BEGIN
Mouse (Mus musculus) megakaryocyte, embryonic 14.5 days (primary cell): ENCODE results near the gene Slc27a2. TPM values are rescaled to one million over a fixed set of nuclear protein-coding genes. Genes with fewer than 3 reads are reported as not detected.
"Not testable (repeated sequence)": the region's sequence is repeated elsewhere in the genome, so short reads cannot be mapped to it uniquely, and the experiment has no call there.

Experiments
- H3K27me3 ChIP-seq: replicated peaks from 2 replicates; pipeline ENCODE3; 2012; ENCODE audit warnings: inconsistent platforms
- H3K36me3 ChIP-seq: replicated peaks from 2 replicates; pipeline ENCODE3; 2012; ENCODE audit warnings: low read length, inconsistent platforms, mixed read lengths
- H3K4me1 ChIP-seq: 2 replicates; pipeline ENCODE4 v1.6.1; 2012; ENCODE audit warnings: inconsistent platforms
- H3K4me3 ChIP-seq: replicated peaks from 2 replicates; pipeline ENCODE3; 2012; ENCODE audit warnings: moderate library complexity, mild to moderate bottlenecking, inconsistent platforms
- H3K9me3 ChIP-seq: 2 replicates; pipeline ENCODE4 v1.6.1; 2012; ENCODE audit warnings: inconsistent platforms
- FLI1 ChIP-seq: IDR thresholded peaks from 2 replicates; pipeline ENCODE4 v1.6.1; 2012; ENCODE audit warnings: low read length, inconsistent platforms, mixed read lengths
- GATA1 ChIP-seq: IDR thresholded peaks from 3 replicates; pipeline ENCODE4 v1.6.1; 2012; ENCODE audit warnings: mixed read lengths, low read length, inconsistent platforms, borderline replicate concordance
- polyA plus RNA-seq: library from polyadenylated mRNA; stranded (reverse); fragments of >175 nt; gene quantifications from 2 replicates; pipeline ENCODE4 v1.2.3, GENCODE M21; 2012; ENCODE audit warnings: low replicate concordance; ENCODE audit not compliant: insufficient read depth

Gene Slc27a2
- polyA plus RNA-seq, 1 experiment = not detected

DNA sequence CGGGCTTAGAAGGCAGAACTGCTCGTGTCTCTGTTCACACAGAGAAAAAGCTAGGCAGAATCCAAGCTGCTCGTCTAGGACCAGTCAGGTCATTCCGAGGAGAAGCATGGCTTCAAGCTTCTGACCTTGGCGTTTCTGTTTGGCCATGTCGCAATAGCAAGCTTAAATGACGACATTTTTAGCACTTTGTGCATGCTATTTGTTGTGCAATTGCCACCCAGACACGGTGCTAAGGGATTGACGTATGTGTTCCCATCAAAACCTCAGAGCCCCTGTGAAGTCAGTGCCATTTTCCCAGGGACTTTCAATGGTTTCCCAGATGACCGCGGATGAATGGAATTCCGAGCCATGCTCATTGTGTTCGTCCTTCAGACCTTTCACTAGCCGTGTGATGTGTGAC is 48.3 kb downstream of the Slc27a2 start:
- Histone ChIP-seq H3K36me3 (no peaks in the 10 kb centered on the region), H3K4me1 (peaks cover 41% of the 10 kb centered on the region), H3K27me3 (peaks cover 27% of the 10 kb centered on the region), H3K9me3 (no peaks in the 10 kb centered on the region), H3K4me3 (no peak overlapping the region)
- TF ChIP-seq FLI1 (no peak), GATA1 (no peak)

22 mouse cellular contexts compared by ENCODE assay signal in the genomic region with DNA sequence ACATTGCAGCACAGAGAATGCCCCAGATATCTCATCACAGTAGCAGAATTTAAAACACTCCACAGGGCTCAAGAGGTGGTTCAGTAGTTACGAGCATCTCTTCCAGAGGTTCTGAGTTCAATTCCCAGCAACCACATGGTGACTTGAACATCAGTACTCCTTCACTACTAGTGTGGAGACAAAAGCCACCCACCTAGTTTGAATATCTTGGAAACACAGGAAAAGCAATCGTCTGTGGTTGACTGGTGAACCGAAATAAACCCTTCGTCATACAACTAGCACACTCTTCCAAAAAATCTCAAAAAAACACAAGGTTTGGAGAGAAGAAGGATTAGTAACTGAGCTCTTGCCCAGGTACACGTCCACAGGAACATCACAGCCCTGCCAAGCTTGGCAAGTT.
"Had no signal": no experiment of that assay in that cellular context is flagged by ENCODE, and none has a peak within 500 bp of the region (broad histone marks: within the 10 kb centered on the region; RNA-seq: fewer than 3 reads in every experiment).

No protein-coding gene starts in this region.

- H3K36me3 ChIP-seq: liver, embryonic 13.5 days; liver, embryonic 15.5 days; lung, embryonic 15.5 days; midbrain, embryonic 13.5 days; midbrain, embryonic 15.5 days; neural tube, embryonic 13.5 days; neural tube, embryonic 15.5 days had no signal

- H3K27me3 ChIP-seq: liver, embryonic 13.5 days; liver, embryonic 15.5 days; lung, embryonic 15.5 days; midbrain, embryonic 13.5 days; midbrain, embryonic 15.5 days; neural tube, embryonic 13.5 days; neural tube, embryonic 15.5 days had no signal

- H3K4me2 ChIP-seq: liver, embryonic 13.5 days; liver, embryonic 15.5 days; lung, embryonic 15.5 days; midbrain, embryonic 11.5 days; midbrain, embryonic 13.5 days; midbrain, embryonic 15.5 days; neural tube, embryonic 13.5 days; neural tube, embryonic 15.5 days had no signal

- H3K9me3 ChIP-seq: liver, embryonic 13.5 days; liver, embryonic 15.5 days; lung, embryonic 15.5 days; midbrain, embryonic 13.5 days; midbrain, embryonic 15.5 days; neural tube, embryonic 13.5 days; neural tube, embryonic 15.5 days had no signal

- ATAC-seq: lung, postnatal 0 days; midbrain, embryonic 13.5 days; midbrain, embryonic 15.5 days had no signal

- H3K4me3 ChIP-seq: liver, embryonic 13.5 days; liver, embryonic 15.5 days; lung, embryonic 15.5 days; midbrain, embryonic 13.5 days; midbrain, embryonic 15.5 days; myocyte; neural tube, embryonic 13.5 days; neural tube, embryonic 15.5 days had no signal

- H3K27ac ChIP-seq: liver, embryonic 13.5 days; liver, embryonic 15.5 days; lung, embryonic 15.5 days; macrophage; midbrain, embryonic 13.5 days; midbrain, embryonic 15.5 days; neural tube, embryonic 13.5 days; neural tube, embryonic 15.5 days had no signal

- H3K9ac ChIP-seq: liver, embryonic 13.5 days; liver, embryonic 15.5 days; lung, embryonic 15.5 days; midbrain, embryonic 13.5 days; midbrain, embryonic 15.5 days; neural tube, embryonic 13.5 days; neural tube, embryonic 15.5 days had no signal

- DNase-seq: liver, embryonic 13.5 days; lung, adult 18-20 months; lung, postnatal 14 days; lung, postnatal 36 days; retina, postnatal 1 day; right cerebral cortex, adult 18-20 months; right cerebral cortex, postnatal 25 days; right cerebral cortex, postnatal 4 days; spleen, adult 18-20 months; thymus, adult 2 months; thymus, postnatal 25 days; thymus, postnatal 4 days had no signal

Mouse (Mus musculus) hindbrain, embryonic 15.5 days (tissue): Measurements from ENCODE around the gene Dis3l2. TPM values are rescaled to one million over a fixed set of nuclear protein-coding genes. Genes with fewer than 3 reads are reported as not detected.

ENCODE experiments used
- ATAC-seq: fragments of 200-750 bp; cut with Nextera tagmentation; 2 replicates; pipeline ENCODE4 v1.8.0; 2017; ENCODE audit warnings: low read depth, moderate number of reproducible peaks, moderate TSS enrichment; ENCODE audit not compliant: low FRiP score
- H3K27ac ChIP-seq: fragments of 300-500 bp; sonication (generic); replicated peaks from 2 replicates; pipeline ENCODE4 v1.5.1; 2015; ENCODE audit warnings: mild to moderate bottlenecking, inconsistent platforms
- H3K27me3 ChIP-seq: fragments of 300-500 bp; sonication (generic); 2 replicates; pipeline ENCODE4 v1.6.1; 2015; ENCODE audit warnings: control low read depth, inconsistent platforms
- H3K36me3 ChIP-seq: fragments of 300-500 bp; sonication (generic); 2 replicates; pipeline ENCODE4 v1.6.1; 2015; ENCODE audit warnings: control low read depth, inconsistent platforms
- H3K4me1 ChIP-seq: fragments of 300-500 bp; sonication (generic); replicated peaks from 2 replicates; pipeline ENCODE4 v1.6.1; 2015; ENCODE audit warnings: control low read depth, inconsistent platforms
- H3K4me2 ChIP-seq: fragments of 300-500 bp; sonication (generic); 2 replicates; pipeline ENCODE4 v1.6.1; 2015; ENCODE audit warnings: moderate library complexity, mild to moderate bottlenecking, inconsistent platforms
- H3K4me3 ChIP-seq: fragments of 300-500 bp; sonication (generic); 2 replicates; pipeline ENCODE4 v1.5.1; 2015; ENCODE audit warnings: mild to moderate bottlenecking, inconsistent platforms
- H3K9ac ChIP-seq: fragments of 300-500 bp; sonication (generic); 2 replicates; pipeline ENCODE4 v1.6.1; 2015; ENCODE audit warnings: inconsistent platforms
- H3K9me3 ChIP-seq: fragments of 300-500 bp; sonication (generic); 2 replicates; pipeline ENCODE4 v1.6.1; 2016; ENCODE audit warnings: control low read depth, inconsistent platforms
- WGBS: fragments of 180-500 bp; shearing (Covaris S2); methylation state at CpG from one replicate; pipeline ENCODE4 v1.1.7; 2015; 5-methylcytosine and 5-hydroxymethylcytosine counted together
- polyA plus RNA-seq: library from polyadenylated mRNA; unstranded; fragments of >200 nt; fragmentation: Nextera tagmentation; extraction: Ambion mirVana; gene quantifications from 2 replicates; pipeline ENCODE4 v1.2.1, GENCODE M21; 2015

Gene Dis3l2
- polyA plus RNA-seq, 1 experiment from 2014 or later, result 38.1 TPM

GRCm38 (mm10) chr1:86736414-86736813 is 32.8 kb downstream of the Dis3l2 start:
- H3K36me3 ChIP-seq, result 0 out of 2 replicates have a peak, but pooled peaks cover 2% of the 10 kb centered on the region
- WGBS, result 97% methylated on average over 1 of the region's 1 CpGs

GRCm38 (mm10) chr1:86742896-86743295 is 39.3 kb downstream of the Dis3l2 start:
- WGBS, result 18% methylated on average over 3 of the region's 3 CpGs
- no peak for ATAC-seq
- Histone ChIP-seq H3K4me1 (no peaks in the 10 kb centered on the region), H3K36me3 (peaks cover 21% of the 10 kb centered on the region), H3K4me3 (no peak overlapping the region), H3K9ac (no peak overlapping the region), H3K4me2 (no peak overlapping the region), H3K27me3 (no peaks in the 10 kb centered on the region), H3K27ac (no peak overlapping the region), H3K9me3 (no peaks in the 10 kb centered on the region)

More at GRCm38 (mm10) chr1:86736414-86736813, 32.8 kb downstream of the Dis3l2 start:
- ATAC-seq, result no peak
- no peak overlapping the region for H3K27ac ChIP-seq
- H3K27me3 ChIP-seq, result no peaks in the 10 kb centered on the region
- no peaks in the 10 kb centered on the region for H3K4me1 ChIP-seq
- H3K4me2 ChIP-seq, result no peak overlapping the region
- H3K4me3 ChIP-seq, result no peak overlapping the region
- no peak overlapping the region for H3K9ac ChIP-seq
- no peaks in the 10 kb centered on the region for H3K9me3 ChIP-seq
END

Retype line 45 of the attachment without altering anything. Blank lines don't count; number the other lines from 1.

- H3K36me3 ChIP-seq, result 0 out of 2 replicates have a peak, but pooled peaks cover 2% of the 10 kb centered on the region